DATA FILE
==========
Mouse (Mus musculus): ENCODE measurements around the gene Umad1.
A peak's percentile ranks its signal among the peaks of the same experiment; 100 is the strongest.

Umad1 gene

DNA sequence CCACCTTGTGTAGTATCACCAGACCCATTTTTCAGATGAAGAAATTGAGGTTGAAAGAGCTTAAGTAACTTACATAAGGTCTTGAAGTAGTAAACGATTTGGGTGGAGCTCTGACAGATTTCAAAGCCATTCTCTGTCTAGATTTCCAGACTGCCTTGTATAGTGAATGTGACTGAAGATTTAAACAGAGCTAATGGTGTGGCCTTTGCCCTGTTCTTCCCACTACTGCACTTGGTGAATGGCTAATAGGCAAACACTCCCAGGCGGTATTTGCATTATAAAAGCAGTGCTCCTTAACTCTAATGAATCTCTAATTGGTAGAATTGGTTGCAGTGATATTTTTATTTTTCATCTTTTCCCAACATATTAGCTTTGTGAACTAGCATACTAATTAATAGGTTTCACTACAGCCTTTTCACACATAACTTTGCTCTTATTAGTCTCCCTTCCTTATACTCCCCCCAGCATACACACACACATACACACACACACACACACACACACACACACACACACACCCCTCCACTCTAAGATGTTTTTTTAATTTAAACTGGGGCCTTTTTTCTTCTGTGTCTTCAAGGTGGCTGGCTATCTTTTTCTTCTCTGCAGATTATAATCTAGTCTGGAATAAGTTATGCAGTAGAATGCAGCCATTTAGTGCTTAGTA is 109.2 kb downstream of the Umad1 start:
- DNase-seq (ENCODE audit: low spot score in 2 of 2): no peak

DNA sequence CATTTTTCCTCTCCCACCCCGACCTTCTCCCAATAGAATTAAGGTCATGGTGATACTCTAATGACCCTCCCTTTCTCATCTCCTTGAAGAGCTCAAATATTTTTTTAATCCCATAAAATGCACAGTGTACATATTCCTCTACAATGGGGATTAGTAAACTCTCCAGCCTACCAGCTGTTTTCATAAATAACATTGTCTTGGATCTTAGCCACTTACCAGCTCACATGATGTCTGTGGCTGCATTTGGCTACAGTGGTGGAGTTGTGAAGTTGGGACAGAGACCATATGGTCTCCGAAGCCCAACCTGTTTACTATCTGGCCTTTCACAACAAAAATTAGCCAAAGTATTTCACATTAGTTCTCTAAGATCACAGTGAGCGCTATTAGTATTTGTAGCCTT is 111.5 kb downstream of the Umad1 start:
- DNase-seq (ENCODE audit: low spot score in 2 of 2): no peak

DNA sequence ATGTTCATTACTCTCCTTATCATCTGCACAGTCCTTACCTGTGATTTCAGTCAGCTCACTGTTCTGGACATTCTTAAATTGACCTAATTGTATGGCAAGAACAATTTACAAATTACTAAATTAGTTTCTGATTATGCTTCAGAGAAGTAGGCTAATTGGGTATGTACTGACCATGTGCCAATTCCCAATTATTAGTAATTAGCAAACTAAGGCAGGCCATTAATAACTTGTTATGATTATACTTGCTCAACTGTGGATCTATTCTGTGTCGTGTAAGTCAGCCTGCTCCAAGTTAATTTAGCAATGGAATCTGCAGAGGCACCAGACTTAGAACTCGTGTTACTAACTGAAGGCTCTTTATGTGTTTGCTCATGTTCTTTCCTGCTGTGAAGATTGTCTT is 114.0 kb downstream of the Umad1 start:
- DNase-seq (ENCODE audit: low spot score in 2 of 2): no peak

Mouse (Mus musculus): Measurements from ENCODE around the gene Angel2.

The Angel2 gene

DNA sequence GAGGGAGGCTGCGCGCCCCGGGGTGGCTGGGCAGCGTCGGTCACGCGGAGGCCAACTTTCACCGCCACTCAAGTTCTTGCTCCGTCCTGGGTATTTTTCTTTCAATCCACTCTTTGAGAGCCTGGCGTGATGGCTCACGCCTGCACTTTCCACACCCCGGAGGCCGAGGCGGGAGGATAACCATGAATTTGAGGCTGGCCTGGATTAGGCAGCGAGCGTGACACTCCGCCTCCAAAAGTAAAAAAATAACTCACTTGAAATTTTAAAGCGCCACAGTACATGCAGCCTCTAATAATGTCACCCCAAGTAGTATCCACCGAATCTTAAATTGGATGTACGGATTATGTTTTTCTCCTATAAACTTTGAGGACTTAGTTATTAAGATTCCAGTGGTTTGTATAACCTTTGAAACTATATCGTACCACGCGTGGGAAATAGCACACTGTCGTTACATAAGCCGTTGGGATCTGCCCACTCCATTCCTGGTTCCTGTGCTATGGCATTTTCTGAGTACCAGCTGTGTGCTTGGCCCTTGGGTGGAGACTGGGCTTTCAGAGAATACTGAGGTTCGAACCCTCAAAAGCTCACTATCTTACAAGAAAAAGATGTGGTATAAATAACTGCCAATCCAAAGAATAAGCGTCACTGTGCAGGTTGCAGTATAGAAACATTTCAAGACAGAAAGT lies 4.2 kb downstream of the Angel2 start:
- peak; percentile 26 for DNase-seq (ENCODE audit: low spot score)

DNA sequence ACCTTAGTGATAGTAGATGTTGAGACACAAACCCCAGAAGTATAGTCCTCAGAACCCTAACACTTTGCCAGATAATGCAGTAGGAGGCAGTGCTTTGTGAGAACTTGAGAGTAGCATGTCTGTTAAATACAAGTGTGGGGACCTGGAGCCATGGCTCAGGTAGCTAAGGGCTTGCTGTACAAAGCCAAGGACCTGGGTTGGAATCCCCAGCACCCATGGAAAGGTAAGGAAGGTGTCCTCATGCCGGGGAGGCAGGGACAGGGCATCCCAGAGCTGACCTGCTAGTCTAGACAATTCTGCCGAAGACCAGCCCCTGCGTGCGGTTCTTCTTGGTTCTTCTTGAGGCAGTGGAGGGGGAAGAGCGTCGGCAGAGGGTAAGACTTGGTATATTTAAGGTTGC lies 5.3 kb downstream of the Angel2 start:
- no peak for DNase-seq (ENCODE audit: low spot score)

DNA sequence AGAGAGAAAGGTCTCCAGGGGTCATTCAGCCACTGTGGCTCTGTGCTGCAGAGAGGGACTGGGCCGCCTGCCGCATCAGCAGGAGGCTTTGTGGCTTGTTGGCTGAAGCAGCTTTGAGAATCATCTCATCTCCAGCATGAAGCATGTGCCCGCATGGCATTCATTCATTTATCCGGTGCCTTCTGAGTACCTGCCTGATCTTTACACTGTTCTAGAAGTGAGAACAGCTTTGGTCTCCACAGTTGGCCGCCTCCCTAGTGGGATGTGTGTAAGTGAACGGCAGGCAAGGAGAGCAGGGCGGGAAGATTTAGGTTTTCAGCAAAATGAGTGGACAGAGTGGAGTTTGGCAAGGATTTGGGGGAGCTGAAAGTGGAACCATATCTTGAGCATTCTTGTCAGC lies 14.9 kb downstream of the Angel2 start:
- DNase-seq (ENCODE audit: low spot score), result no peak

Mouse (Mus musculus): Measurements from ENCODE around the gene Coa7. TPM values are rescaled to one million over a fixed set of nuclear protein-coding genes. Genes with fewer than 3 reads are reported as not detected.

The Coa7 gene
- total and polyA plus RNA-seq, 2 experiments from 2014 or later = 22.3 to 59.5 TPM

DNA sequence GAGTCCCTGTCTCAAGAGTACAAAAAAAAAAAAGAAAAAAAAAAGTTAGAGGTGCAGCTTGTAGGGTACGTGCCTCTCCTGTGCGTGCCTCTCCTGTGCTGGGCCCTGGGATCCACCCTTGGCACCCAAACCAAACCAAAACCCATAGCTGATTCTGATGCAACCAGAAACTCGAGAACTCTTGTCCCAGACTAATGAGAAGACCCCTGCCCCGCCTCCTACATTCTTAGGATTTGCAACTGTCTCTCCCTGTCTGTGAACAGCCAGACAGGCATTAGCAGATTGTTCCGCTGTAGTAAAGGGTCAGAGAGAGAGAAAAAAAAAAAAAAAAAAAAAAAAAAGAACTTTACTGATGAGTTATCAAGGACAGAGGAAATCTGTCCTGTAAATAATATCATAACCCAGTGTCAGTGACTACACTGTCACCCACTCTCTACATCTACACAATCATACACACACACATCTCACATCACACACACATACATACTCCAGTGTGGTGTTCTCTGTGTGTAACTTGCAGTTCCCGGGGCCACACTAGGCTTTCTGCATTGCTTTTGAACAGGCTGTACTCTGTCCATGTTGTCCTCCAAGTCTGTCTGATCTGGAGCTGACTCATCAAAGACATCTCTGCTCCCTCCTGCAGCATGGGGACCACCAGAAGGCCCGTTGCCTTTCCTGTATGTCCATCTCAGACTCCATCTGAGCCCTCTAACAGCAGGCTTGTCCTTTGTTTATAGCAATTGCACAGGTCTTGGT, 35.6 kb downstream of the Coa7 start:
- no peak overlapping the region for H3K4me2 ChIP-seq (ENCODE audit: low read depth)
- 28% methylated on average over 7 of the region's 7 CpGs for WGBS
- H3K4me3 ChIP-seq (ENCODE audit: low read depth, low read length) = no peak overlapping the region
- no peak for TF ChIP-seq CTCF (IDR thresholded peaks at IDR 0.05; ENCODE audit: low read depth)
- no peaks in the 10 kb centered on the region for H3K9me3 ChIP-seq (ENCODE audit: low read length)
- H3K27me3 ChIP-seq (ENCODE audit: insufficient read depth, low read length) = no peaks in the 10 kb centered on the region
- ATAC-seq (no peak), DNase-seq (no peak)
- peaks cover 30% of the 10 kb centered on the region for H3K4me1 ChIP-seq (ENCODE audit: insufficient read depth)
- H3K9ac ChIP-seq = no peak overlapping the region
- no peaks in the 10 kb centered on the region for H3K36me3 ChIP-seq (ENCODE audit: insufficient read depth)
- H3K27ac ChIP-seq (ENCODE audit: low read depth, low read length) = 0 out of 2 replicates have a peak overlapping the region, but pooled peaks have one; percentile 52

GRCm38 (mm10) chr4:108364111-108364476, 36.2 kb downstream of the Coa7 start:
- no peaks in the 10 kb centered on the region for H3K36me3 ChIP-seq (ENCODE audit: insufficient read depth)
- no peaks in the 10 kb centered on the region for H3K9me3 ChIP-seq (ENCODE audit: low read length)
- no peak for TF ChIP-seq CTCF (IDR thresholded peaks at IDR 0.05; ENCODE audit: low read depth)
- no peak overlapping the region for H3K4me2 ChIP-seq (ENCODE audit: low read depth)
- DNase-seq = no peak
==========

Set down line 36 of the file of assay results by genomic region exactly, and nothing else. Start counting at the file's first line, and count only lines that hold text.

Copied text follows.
- no peak for TF ChIP-seq CTCF (IDR thresholded peaks at IDR 0.05; ENCODE audit: low read depth)